Detractors might say that banner ads (just like a lot of other legacy media) are dead. But if you have a website, you know how crucial they are. There are plenty of reasons why almost $5.9 billion were spent on banner ads in 2020 alone. Promoting pre-orders and events, cost-effectiveness, and brand building are only some benefits of digital banner advertising.
Today, we are here to discuss one of the critical aspects of banner ads for marketers — testing. Because intuition and experience can only take you so far, and the audience always has the last laugh. With a focus on the preferred A/B testing method, we are about to explore the whys and hows of banner ad testing.
Why A/B Testing Won’t Be Passé Anytime Soon
A/B testing or split testing, as you would know, is a method of testing two different versions of the same ad with two separate audience groups to decide which one works best. So why is this age-old method still so relevant for the format of banner ads?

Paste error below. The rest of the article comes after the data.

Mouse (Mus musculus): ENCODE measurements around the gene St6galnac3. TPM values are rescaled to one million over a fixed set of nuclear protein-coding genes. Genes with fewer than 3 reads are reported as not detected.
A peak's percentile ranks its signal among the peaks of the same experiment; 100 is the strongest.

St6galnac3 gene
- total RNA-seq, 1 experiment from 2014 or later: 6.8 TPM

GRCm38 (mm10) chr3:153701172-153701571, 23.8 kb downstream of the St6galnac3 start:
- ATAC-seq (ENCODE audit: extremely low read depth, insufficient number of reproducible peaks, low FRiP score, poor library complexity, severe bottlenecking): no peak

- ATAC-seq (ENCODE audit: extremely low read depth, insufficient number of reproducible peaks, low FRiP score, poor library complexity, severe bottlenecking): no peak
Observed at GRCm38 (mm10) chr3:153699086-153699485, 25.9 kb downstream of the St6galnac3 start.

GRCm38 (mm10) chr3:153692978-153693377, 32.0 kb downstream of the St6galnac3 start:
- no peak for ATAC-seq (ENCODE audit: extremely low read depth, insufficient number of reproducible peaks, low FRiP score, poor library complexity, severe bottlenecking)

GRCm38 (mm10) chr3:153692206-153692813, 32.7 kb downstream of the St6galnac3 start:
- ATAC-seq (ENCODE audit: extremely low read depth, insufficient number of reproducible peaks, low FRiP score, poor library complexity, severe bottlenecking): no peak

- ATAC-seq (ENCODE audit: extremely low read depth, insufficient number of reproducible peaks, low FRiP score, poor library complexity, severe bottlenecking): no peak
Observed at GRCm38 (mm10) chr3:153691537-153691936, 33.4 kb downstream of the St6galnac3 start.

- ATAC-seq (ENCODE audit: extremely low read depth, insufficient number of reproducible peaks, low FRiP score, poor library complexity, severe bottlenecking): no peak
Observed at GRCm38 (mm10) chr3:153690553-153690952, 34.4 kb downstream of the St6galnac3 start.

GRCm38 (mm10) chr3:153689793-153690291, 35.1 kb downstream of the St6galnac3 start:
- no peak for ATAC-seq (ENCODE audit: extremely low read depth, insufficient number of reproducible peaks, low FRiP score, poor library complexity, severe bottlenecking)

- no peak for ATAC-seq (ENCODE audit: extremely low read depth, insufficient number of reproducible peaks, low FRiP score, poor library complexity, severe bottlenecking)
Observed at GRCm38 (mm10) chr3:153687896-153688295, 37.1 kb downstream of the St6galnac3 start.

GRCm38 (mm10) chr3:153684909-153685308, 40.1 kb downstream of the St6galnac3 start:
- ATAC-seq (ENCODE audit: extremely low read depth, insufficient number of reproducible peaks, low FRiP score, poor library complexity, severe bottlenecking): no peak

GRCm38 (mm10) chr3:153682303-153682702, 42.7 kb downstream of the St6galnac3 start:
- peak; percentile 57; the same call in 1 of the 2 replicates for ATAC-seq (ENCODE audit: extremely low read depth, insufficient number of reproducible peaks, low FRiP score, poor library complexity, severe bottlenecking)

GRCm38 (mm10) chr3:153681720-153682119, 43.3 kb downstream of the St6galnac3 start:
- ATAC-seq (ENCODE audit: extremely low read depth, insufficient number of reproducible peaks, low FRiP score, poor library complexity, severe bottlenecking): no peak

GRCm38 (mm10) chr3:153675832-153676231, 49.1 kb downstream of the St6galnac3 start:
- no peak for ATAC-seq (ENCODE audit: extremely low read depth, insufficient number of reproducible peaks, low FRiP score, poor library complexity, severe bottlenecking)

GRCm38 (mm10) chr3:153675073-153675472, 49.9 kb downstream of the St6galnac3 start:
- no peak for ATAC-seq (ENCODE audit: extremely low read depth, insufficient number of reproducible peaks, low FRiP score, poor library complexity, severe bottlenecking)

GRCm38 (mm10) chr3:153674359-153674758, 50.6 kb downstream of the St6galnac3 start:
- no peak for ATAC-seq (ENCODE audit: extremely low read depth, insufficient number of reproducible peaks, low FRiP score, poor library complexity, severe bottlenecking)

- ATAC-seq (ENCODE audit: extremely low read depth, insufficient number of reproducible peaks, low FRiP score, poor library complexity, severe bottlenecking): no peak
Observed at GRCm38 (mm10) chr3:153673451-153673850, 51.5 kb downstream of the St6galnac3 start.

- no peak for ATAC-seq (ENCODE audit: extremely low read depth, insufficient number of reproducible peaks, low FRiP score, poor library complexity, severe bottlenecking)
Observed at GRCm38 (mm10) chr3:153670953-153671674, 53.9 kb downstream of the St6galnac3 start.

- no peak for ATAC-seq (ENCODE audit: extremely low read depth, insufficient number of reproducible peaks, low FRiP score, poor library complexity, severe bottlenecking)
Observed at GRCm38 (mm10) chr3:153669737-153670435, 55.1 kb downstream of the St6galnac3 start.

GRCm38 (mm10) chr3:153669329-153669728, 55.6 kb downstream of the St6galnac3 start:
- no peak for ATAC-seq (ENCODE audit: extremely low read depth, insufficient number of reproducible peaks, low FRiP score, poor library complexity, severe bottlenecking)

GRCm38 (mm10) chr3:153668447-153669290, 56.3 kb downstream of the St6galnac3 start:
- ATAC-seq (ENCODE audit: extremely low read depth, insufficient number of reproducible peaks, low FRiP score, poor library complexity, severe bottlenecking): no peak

Here are a few reasons:
- Understanding of Consumer Preferences: Despite focus tests, local surveys, and SEO research, no method is as insightful as evaluating consumer reaction to the actual communication. A/B can help you make the most minor decisions that matter, such as which font your banner should have?
- Understanding of Consumer Behavior: Say you have two variants of a product, namely chocolate and berries, of which you have been promoting chocolate more on the shelves. However, A/B testing has fetched better results for the berries variant. You might want to conduct product research and find out if consumers are actually demanding berries more.
- Elimination of Ad Fatigue: Consumers stop noticing an ad when they come across it repeatedly. A/B testing can help you pick their brains over what they would like to see and how often they would like to see it.